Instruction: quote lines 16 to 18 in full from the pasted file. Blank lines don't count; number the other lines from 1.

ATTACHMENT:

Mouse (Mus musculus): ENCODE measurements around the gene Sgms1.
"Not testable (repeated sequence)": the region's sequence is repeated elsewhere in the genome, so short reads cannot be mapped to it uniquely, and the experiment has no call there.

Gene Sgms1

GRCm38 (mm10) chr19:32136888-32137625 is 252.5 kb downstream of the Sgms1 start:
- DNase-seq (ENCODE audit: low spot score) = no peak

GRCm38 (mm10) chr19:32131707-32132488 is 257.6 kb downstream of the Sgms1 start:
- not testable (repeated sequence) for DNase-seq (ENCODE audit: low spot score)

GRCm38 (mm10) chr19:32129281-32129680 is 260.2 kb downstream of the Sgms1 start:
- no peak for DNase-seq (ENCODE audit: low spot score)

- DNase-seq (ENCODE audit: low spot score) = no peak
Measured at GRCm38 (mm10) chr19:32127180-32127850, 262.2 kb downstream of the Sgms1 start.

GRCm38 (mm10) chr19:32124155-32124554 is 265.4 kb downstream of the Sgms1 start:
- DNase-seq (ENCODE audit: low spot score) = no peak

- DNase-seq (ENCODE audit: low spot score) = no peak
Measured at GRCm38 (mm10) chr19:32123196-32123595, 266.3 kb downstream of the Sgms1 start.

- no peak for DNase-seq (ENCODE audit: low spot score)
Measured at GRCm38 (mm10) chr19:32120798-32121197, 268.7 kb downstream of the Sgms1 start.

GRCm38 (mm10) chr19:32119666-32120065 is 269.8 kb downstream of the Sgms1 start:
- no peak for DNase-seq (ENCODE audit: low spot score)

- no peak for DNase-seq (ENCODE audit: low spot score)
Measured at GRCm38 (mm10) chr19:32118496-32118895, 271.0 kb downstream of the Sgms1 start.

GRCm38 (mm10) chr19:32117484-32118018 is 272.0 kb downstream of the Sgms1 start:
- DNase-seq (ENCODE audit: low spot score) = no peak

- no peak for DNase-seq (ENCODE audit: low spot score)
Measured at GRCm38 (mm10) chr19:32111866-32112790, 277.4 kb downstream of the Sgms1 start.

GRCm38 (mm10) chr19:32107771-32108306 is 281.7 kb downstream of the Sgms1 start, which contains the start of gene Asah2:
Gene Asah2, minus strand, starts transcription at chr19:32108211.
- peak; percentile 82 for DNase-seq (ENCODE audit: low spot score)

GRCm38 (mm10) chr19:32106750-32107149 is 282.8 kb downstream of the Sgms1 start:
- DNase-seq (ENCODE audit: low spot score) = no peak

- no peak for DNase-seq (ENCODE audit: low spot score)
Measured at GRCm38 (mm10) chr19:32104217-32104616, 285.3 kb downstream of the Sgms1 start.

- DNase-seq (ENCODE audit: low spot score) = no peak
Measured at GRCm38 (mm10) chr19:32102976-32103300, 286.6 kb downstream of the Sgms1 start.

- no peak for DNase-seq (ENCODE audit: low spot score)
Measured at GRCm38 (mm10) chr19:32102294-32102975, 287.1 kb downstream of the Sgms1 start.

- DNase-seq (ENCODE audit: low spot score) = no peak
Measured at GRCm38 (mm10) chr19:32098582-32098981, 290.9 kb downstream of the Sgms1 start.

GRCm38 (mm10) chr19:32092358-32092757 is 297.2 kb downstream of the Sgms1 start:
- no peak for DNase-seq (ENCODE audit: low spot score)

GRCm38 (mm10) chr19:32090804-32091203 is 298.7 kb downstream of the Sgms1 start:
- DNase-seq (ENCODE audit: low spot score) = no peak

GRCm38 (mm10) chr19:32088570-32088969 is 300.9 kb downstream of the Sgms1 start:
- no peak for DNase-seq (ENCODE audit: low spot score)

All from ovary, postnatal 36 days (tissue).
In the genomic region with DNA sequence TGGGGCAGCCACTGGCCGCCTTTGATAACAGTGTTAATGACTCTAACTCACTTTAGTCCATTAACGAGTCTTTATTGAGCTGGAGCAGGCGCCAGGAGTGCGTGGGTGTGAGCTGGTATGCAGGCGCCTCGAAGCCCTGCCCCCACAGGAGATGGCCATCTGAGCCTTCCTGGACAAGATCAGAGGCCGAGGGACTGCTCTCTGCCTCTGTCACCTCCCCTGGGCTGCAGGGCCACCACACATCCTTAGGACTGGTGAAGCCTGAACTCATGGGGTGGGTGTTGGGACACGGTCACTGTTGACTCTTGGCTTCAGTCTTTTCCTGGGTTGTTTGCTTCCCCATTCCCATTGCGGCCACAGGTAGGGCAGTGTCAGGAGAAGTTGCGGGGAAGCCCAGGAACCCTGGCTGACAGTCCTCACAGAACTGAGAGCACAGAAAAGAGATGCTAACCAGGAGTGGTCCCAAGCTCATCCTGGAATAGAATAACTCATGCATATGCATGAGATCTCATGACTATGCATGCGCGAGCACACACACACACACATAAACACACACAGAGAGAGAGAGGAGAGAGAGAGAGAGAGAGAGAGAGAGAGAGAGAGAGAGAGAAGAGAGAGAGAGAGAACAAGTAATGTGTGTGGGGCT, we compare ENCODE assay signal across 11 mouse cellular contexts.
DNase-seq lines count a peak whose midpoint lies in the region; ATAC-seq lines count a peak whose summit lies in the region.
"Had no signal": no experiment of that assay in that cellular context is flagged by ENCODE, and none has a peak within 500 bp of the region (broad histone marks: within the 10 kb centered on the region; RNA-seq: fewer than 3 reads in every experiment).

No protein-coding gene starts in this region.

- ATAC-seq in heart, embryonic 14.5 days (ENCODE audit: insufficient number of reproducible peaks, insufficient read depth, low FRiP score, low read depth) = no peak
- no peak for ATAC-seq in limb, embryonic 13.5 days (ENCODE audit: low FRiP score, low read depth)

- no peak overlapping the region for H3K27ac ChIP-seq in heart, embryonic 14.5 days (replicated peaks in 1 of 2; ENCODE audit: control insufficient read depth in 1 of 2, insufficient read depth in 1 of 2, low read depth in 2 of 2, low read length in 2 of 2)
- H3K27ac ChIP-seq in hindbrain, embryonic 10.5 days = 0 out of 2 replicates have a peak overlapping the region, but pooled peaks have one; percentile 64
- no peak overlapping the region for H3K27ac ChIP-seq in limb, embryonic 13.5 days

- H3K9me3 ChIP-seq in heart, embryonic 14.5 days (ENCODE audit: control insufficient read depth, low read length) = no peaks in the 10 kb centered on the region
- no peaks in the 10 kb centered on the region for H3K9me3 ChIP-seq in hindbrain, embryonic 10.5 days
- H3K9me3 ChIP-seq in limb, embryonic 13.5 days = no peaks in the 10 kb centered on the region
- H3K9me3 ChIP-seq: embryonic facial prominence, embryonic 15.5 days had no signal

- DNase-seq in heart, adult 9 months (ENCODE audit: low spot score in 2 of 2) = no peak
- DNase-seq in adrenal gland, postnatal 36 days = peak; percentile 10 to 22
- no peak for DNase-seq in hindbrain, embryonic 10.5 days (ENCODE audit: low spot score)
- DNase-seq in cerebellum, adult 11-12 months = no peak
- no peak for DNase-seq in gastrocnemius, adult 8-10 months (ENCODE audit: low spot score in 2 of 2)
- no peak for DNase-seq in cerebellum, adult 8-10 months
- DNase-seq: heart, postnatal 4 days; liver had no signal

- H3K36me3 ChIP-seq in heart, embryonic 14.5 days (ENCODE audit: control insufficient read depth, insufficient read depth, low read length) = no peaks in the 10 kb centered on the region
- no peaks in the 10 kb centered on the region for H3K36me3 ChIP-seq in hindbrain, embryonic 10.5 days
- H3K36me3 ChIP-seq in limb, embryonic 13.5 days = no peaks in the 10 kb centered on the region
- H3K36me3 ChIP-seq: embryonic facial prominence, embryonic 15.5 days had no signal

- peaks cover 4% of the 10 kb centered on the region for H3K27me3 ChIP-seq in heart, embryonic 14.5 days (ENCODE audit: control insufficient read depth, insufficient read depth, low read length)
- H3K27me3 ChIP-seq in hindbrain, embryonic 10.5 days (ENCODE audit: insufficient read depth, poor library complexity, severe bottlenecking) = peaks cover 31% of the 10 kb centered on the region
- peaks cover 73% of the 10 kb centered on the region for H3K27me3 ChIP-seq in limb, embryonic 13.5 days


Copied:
- no peak for DNase-seq (ENCODE audit: low spot score)
Measured at GRCm38 (mm10) chr19:32120798-32121197, 268.7 kb downstream of the Sgms1 start.

GRCm38 (mm10) chr19:32119666-32120065 is 269.8 kb downstream of the Sgms1 start: